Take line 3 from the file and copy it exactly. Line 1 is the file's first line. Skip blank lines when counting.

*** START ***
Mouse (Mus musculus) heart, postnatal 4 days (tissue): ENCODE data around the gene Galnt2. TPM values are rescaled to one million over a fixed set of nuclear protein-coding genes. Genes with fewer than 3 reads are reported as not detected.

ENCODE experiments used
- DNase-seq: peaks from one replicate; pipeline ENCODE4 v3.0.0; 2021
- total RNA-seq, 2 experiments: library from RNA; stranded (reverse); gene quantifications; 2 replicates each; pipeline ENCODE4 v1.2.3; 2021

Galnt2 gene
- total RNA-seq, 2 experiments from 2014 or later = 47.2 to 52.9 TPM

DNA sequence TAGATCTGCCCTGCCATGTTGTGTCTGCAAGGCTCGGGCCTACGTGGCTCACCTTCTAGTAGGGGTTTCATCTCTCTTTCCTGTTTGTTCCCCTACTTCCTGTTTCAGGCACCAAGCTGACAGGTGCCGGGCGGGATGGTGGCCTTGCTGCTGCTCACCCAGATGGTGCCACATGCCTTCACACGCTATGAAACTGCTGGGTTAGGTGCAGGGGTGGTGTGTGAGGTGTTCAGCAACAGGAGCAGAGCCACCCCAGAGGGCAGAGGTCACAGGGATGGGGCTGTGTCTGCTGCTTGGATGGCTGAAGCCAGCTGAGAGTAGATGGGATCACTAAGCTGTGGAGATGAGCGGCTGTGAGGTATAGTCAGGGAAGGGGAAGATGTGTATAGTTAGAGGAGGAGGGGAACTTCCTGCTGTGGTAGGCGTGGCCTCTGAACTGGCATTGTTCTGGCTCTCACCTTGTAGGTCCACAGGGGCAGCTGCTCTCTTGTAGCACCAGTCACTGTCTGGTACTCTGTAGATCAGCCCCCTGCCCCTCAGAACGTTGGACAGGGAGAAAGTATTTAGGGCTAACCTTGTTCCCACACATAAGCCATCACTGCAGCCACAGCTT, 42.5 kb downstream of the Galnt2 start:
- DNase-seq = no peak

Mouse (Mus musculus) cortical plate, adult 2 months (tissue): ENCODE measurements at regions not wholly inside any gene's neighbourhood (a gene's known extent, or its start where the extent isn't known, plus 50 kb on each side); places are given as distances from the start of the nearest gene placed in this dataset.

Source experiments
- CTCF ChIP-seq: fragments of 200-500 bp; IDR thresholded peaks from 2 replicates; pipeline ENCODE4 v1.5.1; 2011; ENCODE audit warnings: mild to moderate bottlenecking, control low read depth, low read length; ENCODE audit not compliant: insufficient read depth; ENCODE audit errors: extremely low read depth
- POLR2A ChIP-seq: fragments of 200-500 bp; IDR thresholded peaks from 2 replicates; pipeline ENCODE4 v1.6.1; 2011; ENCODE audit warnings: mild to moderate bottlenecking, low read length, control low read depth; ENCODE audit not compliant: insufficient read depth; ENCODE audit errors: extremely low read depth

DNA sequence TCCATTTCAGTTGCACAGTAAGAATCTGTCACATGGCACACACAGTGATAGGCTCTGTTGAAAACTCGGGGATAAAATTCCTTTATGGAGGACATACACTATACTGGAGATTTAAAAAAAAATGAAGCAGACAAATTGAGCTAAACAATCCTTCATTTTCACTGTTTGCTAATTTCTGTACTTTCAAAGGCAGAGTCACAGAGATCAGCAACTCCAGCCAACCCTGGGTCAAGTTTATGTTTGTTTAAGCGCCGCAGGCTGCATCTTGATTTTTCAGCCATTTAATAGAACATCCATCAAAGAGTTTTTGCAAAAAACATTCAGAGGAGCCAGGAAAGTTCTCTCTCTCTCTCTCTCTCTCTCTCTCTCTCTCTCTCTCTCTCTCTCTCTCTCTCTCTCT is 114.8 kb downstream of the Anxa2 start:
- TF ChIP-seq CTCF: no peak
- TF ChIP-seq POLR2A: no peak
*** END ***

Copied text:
- DNase-seq: peaks from one replicate; pipeline ENCODE4 v3.0.0; 2021